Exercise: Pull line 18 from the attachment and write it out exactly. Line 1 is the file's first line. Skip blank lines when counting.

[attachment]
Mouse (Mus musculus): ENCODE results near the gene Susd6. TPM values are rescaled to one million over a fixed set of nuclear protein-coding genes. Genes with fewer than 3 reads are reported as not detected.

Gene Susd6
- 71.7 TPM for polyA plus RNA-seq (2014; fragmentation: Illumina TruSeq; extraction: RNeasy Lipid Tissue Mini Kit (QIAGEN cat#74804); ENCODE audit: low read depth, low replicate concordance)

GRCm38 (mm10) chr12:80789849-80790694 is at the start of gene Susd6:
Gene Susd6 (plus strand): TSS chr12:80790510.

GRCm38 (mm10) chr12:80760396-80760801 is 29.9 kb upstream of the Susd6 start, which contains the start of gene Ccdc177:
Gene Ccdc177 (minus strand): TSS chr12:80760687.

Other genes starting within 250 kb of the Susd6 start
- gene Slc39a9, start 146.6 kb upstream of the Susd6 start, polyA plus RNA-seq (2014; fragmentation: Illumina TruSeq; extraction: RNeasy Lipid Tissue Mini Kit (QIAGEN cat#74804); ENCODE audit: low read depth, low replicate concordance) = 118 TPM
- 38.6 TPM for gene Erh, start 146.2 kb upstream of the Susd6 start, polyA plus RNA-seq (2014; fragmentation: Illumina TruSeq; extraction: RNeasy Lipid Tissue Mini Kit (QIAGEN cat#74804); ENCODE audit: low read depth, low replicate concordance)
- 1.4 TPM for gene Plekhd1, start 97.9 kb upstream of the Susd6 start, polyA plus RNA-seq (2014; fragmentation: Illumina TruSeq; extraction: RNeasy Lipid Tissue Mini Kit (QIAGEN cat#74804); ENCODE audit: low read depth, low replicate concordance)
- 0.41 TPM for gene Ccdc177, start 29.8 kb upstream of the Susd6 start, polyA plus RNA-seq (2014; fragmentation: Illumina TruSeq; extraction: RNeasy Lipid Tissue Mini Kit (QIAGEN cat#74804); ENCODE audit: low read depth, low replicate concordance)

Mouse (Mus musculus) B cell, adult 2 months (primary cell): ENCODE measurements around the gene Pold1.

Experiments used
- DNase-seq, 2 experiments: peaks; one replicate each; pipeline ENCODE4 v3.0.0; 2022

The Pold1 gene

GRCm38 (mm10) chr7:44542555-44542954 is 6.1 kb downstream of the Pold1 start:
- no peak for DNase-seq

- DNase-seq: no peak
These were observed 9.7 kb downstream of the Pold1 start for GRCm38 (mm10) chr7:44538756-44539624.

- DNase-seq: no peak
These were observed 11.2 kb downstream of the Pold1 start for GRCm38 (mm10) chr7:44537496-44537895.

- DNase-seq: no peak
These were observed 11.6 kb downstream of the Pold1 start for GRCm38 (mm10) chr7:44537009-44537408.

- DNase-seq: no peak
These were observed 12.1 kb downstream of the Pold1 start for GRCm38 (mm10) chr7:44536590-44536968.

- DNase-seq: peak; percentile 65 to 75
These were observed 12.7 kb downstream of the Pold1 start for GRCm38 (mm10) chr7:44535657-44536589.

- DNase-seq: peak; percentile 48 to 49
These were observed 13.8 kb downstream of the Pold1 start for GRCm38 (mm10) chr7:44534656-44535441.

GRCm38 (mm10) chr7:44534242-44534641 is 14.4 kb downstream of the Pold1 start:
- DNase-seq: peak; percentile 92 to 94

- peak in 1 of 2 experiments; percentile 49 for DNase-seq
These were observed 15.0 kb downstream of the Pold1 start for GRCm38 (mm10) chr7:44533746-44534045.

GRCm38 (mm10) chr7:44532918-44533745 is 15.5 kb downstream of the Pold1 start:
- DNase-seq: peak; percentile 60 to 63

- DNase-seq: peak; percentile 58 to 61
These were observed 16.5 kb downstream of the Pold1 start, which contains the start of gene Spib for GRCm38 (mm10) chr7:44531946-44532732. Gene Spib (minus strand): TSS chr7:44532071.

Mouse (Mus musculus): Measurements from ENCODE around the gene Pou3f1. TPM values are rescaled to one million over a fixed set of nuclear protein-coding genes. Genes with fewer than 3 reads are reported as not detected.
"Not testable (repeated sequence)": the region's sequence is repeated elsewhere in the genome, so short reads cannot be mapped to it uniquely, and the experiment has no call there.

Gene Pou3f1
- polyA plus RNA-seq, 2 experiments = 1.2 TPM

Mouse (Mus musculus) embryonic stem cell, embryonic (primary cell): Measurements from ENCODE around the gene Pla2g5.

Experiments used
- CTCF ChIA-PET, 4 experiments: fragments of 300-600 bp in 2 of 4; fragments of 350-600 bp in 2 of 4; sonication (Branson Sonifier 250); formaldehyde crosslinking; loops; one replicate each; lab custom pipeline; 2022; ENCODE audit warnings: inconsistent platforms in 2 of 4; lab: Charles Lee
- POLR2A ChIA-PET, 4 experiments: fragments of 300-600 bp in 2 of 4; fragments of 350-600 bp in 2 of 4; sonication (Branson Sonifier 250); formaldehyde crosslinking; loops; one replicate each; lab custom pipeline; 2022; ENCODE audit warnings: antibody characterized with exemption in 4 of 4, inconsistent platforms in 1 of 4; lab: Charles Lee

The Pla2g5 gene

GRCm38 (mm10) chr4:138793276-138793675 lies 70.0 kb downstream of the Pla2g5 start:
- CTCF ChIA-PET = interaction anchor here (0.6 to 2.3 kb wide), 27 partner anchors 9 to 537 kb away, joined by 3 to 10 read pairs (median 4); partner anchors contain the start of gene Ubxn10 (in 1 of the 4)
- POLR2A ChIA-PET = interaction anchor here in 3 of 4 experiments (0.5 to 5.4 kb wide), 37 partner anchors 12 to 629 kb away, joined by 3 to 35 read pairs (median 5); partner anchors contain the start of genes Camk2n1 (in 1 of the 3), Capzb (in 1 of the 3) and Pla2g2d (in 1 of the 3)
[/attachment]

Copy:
- no peak for DNase-seq